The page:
Waller recently defended Surgery Partners, Specialty Surgical Center of Thousand Oaks, LLC, (SSC), a California limited liability company operating an ambulatory surgery center, and individual physician members of SSC’s governing board against a multi-million dollar lawsuit filed by a disgruntled minority member in Los Angeles Superior Court. The plaintiff charged classic “squeeze-out” allegations after SSC’s governing board voted to oust him from SSC after he engaged in improper behavior. When the SSC board invoked its authority under the SSC operating agreement to redeem the ousted member’s interest without any payment based on that improper conduct, the ousted member sued for breach of fiduciary duty, breach of contract, and violation of California’s unfair competition laws. He sought various forms of relief, including punitive damages.
After two years of contentious litigation, the court granted SSC’s summary judgment motion and dismissed the entire case, finding that the board’s decision to oust the minority member was protected by the business judgment rule. In particular, the court sided with Waller’s argument that the board properly terminated the plaintiff’s interest in SSC based on his actions which disrupted the affairs of the company and were adverse to its best interests.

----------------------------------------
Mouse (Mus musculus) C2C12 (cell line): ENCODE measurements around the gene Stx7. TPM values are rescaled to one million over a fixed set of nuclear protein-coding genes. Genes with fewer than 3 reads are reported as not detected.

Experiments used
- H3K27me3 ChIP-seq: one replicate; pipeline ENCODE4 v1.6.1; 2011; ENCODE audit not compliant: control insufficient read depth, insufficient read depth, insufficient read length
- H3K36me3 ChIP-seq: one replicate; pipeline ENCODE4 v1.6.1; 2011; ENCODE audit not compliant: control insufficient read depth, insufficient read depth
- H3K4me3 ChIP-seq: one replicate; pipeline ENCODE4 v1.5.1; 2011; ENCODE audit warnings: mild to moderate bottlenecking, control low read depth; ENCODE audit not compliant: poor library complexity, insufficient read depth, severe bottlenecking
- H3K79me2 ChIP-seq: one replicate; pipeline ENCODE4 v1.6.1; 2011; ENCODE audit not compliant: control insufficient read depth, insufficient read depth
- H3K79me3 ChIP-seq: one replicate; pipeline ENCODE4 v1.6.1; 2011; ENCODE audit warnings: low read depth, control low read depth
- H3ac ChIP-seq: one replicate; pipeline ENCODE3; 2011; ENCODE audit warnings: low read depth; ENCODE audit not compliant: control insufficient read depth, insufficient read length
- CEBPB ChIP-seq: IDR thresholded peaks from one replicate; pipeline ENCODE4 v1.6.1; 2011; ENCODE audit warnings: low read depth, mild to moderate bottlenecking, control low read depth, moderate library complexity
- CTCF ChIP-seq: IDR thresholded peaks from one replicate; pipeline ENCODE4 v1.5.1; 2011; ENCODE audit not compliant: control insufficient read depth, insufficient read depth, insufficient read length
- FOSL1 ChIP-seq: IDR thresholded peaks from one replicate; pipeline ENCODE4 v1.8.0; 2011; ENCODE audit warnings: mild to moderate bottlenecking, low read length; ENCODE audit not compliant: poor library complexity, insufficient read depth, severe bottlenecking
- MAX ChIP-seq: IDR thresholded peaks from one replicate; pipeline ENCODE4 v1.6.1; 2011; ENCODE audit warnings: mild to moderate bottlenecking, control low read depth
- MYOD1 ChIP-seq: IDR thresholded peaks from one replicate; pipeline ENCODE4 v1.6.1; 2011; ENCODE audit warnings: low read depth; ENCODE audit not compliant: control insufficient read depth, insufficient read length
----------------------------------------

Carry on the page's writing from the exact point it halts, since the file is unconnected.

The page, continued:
The ruling represents a notable development in California, where courts are generally considered to be favorably disposed to minority shareholders in squeeze-out cases, and where state law imposes much more stringent fiduciary duties on corporate boards than other more business-friendly states like Delaware. The ruling also represents one of the strongest articulations of California’s business judgment rule, particularly in the areas of conflicts of interest and duties to investigate. The court’s rationale establishes a solid foundation for stronger protection of corporate boards in California in cases that follow.
In addition to finding in SSC’s favor regarding all of the ousted shareholder’s claims, the court also ordered that he pay SSC for its attorneys’ fees and costs incurred in defending the matter. A copy of the court’s opinion can be found here.